Proud Gumbaynggirr elder and Nambucca Shire councillor, Uncle Martin Ballangarry, has presented a very personal gift to Kempsey District Hospital - a painting that tells the story of a renal patient, his son, Benelong Carroll.
The traditional artwork will take pride of place in the hospital's Renal Unit and, in true Gumbaynggirr way, tells the story of country, family and Benelong's journey as an accomplished musician, dancer, singer and world-recognised didgeridoo performer.
The presentation took place in the Renal Unit where Benelong undergoes dialysis three days a week and was attended by the 42-year-old's daughter and grandson, as well as renal nurses and Aboriginal Health staff from Kempsey and Port Macquarie.
Hastings Macleay Renal Dialysis Coordinator Trish Campbell was delighted to accept the artwork on behalf of the renal team.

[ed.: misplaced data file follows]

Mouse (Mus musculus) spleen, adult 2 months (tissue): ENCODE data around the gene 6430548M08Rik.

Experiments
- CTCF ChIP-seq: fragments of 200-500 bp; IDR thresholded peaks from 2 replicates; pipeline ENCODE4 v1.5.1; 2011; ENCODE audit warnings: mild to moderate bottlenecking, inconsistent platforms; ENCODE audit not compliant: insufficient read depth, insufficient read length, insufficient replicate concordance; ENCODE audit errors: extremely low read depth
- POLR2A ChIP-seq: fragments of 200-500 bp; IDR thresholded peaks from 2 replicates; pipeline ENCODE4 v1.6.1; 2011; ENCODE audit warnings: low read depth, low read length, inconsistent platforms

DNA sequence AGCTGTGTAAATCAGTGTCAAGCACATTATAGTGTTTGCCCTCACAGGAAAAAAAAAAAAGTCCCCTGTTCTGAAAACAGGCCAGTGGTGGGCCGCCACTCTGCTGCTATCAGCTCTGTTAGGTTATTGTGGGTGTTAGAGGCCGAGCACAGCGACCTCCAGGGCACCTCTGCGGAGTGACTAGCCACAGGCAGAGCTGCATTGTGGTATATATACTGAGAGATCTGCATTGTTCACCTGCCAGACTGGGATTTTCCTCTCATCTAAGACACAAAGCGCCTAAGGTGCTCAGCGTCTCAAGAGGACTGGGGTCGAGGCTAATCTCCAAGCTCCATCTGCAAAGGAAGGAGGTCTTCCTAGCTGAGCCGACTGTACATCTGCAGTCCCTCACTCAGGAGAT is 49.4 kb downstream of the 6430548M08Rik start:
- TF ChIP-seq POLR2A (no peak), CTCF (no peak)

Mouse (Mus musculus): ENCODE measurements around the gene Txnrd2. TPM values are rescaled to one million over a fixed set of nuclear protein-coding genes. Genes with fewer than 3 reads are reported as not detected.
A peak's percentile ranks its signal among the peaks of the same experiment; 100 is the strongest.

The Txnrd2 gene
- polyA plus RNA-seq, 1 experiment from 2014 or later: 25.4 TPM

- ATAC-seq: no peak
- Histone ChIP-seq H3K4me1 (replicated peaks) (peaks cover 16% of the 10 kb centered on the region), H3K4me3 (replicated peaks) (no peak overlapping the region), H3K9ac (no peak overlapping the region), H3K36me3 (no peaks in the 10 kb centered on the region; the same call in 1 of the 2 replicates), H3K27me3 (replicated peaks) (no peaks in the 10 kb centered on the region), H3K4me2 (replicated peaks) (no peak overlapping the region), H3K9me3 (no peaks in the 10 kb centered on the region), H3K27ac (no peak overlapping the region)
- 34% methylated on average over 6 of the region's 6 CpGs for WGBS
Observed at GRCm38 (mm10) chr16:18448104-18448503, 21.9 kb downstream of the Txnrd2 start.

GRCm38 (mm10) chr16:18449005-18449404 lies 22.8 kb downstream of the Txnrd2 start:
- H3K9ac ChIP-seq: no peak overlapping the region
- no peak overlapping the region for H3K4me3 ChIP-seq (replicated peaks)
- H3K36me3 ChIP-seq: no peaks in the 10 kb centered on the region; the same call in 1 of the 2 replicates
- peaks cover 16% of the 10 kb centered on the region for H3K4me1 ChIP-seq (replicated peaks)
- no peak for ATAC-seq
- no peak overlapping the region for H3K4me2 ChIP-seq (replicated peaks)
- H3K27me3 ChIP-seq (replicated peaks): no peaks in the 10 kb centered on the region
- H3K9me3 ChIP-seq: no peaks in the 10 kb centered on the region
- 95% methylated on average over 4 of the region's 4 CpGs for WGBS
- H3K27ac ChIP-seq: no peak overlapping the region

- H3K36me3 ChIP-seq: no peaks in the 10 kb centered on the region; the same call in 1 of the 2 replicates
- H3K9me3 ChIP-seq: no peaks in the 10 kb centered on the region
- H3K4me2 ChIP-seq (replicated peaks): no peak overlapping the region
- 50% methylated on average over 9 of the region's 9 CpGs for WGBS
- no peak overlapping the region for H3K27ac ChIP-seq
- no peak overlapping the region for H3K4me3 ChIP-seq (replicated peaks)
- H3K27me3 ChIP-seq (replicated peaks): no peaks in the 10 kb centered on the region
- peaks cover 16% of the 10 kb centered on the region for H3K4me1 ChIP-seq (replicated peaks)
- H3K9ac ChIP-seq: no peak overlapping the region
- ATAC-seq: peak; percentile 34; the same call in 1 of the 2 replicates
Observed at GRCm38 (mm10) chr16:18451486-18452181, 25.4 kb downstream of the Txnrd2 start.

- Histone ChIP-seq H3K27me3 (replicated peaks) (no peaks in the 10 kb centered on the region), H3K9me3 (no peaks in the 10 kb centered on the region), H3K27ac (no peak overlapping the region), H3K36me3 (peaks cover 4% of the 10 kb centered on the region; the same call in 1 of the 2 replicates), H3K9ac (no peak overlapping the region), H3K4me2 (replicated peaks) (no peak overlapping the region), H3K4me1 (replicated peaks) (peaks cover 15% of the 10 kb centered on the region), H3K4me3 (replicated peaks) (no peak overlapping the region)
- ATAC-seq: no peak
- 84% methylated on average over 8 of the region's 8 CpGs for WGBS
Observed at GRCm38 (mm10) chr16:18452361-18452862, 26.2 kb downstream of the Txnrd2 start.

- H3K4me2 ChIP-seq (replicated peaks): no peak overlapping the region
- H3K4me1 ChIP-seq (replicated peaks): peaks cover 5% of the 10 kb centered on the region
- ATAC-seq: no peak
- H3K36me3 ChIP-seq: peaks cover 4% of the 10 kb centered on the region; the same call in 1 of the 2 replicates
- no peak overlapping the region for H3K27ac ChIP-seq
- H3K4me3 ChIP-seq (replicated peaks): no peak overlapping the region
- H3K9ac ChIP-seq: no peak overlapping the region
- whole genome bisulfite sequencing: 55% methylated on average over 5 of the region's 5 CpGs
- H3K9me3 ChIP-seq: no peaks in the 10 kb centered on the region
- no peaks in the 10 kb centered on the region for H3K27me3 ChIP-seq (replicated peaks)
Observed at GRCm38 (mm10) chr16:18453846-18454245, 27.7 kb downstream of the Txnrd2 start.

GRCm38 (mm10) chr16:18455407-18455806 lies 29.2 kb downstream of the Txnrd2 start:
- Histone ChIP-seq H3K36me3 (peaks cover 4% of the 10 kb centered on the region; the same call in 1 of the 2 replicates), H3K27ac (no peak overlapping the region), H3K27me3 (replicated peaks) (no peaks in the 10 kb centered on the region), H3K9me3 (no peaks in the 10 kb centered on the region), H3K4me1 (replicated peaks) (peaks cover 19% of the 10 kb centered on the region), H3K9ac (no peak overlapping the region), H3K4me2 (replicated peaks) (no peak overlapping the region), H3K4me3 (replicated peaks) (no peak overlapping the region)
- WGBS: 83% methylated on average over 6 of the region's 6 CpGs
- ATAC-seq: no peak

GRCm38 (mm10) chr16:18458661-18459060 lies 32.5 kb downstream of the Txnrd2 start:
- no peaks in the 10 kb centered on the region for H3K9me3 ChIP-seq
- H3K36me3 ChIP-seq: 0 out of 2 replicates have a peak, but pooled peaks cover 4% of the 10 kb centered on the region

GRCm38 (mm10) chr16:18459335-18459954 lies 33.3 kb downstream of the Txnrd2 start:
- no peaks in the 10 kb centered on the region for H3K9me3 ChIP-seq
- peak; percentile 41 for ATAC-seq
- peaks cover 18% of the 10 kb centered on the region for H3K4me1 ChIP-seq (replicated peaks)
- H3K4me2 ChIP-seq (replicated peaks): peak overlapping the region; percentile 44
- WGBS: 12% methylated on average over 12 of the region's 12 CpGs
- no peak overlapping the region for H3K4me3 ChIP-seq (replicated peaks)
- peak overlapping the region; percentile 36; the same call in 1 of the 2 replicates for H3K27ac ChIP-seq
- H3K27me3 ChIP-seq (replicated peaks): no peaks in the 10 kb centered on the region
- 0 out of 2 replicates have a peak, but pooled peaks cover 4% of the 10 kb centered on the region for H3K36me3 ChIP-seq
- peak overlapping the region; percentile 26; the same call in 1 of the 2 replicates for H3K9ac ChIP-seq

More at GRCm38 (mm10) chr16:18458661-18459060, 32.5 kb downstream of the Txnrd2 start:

"This is such a beautiful gift and it is a privilege to accept this artwork on behalf of all who are, and will be, cared for by our dedicated team."
The painting tells the story of country - Bellbrook, South West Rocks and Bowraville, the home of Benelong's father's people, of Benelong's home and that of his mother's people.
The central circle represents Benelong's travels around the world as a sought-after Aboriginal dancer and singer, while the blue represents the river travelling to the sea, and the mullet that were a staple of his ancestors' diet under tribal practice.
Uncle Martin said he intended to add to the painting - the totems of Gumbaynggirr, Dunghutti and Birpai nations - just as Benelong's journey would also continue.
"The story of this painting tells a little of everything," Uncle Martin said.
"I am grateful for the care Ben has received from the hospital and appreciate everything they have done to keep him alive.
"Dialysis saved my son and now he has a grandson who has brought him back to life."